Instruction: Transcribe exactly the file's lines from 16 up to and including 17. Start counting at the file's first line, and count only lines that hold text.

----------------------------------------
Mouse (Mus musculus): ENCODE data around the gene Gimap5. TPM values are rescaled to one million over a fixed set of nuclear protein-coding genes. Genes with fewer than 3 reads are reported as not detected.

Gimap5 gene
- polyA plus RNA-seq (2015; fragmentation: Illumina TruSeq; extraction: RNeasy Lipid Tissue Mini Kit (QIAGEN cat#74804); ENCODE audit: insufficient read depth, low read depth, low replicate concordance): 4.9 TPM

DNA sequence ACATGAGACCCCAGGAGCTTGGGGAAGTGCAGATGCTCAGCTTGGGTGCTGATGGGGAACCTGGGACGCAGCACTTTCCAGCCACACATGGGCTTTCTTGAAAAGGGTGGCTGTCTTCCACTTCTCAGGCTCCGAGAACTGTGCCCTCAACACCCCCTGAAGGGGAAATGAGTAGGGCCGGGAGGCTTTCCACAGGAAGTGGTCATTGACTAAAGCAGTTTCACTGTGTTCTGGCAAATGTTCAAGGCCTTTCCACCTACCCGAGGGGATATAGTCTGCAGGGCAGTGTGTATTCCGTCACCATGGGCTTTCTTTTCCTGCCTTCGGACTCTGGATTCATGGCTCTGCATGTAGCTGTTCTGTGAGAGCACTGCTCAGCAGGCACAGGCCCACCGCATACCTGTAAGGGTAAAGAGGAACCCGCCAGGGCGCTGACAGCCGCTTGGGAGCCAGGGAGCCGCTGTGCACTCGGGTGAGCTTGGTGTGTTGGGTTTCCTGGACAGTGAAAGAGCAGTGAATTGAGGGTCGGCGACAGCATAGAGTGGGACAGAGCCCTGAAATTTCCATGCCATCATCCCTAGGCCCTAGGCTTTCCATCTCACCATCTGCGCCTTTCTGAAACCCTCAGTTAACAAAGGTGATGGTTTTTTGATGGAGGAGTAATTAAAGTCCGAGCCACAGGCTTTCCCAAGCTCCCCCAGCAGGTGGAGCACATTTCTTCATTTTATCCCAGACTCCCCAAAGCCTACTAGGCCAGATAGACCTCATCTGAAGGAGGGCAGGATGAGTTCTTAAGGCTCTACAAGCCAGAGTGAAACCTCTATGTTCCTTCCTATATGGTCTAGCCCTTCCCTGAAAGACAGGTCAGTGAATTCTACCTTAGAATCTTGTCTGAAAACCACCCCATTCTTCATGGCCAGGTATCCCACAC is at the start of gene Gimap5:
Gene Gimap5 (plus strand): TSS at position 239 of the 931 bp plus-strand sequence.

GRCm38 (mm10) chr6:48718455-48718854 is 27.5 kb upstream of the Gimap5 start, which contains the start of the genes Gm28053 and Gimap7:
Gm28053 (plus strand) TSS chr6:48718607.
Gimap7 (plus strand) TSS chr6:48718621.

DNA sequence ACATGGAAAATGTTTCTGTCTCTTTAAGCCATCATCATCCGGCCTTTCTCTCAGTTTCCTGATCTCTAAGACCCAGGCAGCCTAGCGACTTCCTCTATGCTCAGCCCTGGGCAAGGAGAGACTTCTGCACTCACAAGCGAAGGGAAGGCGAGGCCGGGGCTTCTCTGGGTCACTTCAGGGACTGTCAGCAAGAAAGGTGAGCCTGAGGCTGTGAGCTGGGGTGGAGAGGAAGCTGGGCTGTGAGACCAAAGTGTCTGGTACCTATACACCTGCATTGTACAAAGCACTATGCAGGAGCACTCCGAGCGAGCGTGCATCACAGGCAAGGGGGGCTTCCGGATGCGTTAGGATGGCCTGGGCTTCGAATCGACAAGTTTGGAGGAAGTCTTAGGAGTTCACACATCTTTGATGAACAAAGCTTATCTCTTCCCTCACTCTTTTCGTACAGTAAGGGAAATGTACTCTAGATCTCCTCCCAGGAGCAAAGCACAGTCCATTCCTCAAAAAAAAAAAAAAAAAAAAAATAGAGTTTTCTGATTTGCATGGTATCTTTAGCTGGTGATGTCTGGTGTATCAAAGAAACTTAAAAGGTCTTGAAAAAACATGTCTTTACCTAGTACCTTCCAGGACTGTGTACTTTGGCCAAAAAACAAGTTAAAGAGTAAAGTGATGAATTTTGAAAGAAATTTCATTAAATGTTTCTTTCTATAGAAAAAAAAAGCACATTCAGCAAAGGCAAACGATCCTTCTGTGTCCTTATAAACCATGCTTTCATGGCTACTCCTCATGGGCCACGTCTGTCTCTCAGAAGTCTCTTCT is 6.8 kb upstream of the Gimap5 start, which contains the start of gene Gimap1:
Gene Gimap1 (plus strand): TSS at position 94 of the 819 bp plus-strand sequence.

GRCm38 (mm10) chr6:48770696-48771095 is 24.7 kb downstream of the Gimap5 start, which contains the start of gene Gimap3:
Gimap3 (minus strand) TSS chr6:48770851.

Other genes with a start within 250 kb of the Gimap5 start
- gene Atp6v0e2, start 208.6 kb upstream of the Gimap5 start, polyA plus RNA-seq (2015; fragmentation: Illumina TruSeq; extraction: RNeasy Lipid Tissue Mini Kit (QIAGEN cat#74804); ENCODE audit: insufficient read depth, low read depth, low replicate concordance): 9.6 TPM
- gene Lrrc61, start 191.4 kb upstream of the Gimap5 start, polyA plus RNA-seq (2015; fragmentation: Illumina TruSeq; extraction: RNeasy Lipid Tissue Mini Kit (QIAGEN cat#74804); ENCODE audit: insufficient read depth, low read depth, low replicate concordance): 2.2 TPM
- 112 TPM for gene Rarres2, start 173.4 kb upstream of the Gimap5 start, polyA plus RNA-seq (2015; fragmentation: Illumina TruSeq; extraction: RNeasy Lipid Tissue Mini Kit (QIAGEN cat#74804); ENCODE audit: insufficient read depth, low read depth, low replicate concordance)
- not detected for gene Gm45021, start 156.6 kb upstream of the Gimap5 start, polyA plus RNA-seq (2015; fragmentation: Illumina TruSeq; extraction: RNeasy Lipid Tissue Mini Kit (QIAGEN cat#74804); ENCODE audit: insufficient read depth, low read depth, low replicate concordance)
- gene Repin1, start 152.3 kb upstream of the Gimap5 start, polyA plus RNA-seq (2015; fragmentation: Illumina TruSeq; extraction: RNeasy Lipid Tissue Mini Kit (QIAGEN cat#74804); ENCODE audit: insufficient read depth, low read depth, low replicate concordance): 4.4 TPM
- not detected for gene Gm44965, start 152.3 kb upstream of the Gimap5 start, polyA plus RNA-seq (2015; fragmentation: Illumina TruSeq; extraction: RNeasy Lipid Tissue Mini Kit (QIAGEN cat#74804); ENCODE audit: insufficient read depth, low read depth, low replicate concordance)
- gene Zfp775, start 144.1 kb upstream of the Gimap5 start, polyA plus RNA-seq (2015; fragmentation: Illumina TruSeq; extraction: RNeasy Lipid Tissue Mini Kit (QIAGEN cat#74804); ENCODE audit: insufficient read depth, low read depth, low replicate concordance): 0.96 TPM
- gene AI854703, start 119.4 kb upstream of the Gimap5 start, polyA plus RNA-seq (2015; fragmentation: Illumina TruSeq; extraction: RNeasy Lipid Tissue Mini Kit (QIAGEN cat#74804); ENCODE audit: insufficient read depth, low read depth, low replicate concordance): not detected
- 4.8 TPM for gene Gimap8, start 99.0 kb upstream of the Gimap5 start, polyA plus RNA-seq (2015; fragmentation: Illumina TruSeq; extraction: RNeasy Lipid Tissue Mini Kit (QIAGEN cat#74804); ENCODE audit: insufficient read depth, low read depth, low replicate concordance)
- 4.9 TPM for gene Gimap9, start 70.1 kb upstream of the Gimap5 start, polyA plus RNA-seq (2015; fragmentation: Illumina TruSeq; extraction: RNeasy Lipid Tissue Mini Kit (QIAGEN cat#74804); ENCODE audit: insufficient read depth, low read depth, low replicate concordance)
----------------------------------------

- 112 TPM for gene Rarres2, start 173.4 kb upstream of the Gimap5 start, polyA plus RNA-seq (2015; fragmentation: Illumina TruSeq; extraction: RNeasy Lipid Tissue Mini Kit (QIAGEN cat#74804); ENCODE audit: insufficient read depth, low read depth, low replicate concordance)
- not detected for gene Gm45021, start 156.6 kb upstream of the Gimap5 start, polyA plus RNA-seq (2015; fragmentation: Illumina TruSeq; extraction: RNeasy Lipid Tissue Mini Kit (QIAGEN cat#74804); ENCODE audit: insufficient read depth, low read depth, low replicate concordance)